This mandrel is used as a center for the final bolt pattern fit between the brake drum and the drive plate.  Place the mandrel on centers in the lathe with the brake drum on the left and the drive plate on the right (left photo below), bolt surfaces together in center.   Using dial indicators, on the sleeve surfaces, do a trial fit of all six bolt positions to find a position that (a) does not lock up on the bushing, and (b) has the least run out on the tail shaft sleeve.  Note: it appears that some run out to .001” will not cause any problems here.  Install and tighten all fasteners.  Do not take apart until the following procedures are completed.



It is now time to turn the tail shaft to the final fit of the 4th main bearing (right photo above).  A steady rest should be used to better support the tail shaft for turning.  Either the four-jaw or a lathe dog may be used to turn the assembly.  Whether using babbitt or ball type 4th main bearing, turning may or may not be required. Some ball bearing types require turning the drive plate down to 1½” outside diameter.  After your decision as to the 4th main configuration, the drive plate/brake drum assembly may be removed from the lathe and remove the mandrel from the assembly.


Reamers are now used to make the final fit of the brake drum and drive plate bushings on the transmission main shaft.  This is done as an assembly from the mandrel operation. The drive plate bushing is reamed first with a 10” long by 15/16” reamer fitted with a .995” pilot sleeve to align ream through the brake drum bushings.  


Finally, a standard Model T Ford 1” tapered reamer is used to ream the brake drum bushings (Note: ream to fit transmission main shaft).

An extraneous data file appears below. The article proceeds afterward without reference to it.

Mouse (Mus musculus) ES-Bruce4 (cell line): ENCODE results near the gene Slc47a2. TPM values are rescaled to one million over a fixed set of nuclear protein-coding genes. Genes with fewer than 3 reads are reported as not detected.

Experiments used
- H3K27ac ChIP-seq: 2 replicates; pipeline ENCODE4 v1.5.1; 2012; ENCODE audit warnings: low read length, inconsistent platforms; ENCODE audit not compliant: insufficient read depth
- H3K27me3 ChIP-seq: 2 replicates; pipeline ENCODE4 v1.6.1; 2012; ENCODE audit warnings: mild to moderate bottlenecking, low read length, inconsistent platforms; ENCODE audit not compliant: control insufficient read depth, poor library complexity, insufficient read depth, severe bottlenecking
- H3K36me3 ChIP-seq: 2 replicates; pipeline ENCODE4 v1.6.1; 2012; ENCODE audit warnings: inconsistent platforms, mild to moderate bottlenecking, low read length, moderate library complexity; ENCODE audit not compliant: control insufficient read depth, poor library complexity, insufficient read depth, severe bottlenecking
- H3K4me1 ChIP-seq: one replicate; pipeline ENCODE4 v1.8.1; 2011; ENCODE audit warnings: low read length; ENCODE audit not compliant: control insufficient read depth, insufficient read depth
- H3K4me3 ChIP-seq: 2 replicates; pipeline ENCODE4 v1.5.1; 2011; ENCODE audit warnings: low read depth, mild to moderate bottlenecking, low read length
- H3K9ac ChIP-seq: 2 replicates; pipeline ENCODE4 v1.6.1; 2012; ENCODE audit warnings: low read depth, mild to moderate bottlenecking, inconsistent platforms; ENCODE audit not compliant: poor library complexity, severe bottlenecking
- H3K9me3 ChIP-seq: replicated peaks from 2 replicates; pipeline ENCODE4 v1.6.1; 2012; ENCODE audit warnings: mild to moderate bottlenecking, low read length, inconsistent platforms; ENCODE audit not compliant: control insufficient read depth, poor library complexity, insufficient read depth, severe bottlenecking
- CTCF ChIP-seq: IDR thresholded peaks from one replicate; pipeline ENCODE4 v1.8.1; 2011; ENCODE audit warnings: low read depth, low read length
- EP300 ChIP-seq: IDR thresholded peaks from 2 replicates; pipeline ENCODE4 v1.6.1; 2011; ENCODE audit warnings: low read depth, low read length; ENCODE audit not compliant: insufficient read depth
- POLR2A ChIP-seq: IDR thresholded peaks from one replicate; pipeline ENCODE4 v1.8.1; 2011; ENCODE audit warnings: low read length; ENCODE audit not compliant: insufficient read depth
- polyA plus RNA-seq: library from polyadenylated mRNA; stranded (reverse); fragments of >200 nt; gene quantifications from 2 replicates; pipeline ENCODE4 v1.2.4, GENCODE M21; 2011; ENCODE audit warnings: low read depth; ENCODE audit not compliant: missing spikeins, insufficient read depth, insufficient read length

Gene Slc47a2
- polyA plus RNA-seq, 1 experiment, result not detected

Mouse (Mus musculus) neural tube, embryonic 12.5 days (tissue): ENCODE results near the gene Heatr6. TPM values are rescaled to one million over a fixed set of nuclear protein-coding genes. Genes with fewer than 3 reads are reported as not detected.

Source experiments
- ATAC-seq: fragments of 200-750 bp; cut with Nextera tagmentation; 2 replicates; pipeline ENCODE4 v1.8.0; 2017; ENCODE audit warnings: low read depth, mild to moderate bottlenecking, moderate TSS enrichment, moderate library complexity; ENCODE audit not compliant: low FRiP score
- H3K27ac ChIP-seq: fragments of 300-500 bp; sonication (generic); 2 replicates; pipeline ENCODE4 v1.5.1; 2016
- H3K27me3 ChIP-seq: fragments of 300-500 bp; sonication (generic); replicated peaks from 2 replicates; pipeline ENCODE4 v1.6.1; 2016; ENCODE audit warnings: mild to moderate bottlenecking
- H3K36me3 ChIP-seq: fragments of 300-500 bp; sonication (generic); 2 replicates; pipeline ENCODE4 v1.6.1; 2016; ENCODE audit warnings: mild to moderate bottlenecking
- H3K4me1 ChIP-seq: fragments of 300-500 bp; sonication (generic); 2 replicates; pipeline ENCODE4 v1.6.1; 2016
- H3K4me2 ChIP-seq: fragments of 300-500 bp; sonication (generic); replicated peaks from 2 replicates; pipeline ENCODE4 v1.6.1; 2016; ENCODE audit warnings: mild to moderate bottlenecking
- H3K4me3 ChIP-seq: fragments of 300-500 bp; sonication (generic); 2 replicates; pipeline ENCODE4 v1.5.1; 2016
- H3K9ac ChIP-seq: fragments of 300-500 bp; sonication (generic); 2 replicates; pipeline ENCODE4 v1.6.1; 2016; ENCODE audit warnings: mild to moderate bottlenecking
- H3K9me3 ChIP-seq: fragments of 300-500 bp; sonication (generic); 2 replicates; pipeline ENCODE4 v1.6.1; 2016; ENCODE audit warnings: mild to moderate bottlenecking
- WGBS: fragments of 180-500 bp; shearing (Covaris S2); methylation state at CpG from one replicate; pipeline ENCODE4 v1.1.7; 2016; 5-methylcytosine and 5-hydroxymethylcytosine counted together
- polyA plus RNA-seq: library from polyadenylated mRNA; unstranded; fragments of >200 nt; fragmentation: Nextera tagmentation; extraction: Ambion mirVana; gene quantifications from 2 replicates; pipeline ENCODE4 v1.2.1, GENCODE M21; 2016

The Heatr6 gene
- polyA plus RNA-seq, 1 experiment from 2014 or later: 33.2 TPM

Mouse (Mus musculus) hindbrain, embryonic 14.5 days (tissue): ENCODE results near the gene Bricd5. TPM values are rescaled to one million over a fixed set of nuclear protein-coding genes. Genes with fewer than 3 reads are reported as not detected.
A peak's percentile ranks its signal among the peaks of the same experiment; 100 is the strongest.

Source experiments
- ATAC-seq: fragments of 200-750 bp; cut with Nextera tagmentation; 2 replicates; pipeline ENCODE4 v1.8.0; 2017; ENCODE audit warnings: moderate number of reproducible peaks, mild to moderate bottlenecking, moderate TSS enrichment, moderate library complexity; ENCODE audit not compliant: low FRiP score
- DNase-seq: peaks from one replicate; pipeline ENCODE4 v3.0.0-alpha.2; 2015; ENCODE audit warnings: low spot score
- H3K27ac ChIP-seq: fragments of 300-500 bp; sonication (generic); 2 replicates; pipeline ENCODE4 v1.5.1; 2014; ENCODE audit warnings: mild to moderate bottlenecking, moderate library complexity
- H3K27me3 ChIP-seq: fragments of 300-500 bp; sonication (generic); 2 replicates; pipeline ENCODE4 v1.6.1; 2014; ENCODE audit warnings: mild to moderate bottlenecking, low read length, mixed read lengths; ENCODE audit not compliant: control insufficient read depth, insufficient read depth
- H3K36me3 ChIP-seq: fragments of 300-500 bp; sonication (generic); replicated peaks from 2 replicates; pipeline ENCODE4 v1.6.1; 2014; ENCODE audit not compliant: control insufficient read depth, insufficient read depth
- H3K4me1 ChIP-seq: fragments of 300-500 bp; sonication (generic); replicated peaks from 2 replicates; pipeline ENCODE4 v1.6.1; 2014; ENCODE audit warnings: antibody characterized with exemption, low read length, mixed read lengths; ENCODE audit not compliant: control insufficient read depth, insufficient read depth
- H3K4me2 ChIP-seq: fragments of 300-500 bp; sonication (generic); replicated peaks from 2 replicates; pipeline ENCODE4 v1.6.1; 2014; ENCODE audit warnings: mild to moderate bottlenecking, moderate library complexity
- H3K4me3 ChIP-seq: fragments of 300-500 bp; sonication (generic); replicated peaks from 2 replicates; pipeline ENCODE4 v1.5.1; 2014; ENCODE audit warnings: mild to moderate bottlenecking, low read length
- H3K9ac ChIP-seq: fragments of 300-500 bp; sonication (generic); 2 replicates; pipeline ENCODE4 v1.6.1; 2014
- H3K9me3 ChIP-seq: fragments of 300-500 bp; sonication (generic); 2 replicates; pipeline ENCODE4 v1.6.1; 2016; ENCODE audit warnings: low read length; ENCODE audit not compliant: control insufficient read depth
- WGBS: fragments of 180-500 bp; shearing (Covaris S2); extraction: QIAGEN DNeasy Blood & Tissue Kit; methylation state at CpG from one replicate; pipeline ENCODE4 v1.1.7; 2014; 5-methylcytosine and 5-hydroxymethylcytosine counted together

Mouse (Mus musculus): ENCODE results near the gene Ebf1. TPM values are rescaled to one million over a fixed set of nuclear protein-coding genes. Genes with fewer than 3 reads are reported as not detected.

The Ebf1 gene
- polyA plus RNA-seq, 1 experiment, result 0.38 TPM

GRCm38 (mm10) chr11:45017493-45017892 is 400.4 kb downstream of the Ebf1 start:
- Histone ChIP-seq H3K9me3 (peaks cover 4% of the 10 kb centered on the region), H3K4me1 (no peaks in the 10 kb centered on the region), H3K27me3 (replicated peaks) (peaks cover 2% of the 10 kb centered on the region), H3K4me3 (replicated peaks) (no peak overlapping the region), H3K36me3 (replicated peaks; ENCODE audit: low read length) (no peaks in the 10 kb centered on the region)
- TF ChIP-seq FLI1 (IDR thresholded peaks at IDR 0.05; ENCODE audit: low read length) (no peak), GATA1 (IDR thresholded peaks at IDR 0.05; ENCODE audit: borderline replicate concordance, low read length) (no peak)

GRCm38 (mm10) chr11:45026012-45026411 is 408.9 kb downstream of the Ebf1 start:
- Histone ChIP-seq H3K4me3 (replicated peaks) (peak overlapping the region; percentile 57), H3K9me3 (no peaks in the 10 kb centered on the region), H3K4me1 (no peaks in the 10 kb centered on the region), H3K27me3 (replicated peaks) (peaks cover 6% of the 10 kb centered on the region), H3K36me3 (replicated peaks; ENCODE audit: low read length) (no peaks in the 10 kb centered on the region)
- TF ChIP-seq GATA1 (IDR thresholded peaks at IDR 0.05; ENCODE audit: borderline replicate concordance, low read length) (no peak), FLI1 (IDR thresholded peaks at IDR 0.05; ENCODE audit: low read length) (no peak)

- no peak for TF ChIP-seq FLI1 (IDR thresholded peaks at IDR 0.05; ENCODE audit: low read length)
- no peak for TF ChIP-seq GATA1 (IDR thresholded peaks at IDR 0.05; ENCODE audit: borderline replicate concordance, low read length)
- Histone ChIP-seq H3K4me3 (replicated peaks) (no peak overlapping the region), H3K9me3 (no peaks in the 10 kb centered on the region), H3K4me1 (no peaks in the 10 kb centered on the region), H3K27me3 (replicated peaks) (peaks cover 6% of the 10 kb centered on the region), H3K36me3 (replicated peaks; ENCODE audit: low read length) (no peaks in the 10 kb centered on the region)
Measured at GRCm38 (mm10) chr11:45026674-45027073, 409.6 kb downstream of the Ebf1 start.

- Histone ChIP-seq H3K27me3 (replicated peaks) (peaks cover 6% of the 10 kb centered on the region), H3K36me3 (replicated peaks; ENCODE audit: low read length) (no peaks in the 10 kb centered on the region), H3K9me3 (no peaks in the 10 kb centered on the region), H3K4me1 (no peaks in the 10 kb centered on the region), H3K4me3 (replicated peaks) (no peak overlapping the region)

Check the final results by cleaning, oiling and assembling to the transmission main shaft.  Our final run out result at the tail shaft has been found to be something in the .004” to .006” range.  Remember, we have bearing clearance on all three main shaft bushings; therefore, there will be run out.  If your readings are outside this range, carefully review all the above procedures.


We need to address “total” run out.  Just turning the brake/drive plate on the main shaft is not total run out, you will need to index the brake/drive assembly 90 degrees (four times) and rotate the flywheel 360 degrees each time.  If you are happy with the results, place reference marks to indicate the aligned location of the drive plate and brake drum bolt surfaces.  


The brake drum and drive plate may now be separated. 


Next, static balance, on knife edges, the brake drum, drive plate, low and reverse drums.  Refer to the MTFCA transmission manual.


Carefully clean, oil and reassemble the completed engine.  Don’t forget to install the soft plug in the tail shaft sealed with a liberal amount of RTV.  Complete the assembly of the transmission and install engine pan and transmission cover.  Final fit the 4th main bearing by bumping (bending the pan) with a block of wood and small sledgehammer until the 4th main slips easily into place.  On the 26/27 models, alignment can usually be achieved by adjusting the shims between the hogshead and block.


Addendum:  Fellow Model T Ford engine re-builders; these procedures are not chiseled in stone; they represent our best efforts to date.  We have about 8 engines in the field using these procedures.  These procedures are difficult; and, require a lathe and a fairly sophisticated machinist.  We want these procedures to continue to evolve; to simplify, and improve the accuracy; and we need your input to make that happen.  If you have an idea how to improve these procedures in any way, please share your ideas with Mike Bender at or Fred Houston at .


We are now able to perform this procedure in 4 to 6 hours depending on the condition of the transmission.